For most children, trick-or-treating is about dressing up and getting candy. For 4-year-old Mia Taggart of Kansas City, North, it also is about staying alive.
Mia has nut and egg allergies, and her reactions can be unpredictable and severe. If she eats a treat with those ingredients — or even one manufactured in a plant where they’re present — she could break out in hives, have a coughing fit or stop breathing.
That’s why her mother, Christina Taggart, supports the Teal Pumpkin Project, a new Halloween tradition spearheaded by the Food Allergy Research & Education group of McLean, Va.
“We are not looking to remove candy from Halloween,” said Veronica LaFemina, a spokeswoman for the project. “We’re simply asking people to provide nonfood treats, too, such as glow bracelets, stickers, spider rings or Halloween-themed pencils or puzzles to ensure that every trick-or-treater who comes to their door can leave with a smile and a treat they can enjoy.”
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After learning about the project on Facebook, Taggart, a middle school counselor, and her husband, Jay, painted a pumpkin teal — the color of food-allergy awareness — and set it outside their home as a signal to trick-or-treaters.
“That way any parent of a child with a severe allergy can know I have safe treats available,” she said. “On Halloween, kids get excited about candy. But they get equally excited about a glow stick, a bouncy ball or a spider ring. This is just an opportunity for Mia to feel included just like everyone else.”
One in 13 children in the United States has food allergies, she said. And between 1997 and 2011, there was a 50 percent increase in the number of children diagnosed with food allergies in the United States, according to the Centers for Disease Control and Prevention.
Mia had her first severe allergic reaction to a small peanut butter-filled cracker when she was 15 months old. She broke out in hives around her mouth and began coughing. Testing at Children’s Mercy Hospital revealed her allergies. She can eat some candies, such as Skittles, Jolly Ranchers and Twizzlers. Her 7-year-old brother, Brady, does not have food allergies.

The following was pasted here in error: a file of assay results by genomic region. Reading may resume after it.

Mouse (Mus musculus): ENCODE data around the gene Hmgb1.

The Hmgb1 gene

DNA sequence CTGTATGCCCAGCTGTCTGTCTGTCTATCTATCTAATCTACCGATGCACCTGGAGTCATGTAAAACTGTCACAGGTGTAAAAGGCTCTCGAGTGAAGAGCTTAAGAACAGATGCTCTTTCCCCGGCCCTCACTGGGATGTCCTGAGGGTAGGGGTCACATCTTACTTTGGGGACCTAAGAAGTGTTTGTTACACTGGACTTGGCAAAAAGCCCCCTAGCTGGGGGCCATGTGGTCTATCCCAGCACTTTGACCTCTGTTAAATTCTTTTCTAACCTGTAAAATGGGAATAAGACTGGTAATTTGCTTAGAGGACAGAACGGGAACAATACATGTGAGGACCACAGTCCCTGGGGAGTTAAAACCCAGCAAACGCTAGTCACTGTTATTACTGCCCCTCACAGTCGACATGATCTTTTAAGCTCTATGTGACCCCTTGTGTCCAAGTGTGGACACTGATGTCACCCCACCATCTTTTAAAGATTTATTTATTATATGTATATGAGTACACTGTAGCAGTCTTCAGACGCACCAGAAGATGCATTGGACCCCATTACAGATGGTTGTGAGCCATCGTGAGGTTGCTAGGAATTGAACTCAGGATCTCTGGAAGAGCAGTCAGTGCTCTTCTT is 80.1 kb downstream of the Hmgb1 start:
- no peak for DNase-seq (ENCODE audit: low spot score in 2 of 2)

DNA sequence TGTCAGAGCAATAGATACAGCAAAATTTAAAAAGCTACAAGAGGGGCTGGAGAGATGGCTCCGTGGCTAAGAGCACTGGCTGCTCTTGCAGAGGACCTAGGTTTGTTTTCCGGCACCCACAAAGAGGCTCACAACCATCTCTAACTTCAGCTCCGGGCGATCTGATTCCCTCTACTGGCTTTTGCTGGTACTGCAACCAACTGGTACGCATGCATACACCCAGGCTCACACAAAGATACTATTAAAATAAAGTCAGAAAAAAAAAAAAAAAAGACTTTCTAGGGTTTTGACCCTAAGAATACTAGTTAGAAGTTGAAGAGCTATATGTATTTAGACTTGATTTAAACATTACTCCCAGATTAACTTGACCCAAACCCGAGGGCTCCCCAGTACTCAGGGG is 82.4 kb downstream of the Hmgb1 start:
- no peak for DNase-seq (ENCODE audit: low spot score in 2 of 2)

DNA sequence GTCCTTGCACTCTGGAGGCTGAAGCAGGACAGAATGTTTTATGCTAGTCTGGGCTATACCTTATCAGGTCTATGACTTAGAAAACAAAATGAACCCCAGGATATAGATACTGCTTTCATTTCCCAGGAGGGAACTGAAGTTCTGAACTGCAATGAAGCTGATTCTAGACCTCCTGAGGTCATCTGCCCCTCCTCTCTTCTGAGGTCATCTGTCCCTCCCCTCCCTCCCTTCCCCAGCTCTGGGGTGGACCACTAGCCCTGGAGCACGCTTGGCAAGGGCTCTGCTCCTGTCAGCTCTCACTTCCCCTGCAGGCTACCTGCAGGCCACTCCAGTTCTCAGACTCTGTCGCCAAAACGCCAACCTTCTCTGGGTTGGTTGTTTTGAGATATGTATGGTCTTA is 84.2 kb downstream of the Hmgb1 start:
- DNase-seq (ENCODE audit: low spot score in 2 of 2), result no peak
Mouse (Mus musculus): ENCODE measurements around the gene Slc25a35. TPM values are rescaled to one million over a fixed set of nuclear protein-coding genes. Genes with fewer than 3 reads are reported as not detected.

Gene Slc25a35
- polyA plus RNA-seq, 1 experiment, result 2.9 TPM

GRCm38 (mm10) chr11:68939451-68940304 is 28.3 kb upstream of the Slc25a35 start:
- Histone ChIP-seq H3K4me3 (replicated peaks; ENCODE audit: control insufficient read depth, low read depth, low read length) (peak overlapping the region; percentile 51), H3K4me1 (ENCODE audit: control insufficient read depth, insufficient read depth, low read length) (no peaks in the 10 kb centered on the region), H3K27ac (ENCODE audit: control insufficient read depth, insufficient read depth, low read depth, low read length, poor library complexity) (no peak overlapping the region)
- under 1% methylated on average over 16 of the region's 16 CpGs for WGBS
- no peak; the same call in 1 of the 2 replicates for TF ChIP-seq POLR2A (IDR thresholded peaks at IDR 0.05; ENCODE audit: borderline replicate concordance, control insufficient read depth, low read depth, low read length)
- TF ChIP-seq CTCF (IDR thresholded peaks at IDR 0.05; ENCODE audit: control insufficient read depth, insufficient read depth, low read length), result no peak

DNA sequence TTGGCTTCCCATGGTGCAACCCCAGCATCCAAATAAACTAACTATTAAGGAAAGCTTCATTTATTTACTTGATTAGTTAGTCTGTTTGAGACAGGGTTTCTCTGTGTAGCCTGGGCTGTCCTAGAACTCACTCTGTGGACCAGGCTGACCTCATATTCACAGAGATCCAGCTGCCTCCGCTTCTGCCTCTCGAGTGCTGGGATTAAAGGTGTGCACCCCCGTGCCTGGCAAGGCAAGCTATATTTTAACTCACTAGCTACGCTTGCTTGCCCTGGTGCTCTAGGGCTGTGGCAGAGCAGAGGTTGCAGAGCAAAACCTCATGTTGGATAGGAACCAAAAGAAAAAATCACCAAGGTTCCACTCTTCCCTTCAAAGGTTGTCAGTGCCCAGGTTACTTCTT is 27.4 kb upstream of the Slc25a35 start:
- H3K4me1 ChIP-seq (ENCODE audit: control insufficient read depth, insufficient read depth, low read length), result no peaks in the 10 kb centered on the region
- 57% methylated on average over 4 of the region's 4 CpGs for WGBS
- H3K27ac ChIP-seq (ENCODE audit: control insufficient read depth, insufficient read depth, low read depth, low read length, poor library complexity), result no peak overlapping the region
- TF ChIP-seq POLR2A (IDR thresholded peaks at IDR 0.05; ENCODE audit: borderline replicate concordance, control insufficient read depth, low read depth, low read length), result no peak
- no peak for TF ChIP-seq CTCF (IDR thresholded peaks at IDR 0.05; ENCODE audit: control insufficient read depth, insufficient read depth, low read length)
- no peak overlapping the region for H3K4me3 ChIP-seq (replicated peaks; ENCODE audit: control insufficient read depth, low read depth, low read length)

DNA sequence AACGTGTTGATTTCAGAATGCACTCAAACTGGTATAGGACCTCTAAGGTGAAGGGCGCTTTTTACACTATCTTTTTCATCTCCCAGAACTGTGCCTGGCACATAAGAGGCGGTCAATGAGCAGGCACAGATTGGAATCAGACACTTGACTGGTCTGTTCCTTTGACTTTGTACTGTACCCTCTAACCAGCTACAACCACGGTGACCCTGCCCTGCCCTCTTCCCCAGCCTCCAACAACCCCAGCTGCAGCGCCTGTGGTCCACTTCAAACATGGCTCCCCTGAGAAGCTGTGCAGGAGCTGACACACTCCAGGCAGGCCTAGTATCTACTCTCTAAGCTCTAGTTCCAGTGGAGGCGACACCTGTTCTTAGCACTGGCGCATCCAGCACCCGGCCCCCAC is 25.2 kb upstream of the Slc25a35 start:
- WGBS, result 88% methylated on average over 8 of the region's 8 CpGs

“He’s a very good helper,” his mother said. “He gladly takes anything in Mia’s little pumpkin basket that she cannot eat.”
The Teal Pumpkin Project is the brainchild of Becky Basalone, head of a food-allergy support group in Knoxville, Tenn. After the national food allergy group became involved, her idea spread quickly.
“We launched the campaign on Facebook three weeks ago and have been spreading the word through social media,” LaFemina said. “Since our launch, our first two posts have reached 5.5 million people and have been shared more than 55,000 times. We now have people participating in all 50 states, the District of Columbia, Puerto Rico, Canada, the United Kingdom, Sweden and Australia.”
Jay Portnoy, director of allergy at Children’s Mercy Hospital, had not heard about the Teal Pumpkin Project. But he supports it.
“Sounds pretty cool,” he said. “They can go trick-or-treating, and they don’t have to be afraid of getting something that could cause an allergic reaction. And for kids who don’t have food allergies, it gives them an alternative to eating a lot of junk food.”
The group is dedicated to spreading the message until everyone knows about it.
“Food allergies can be life-threatening,” LaFemina said. “And when we’re talking about one in 13 children with a food allergy, that equates to two children in every classroom, and at least one in every neighborhood. We are so proud to bring this to a national and even international audience. We hope it becomes a tradition for many years to come.”
How to participate
In the Teal Pumpkin Project, you signal trick-or-treaters that you have nonfood goodies to share by placing a teal pumpkin outside your door. You can find small bottles of paint at craft or hardware stores. Or, if you don’t have time to paint, you can download a free, printable sign from foodallergy.org.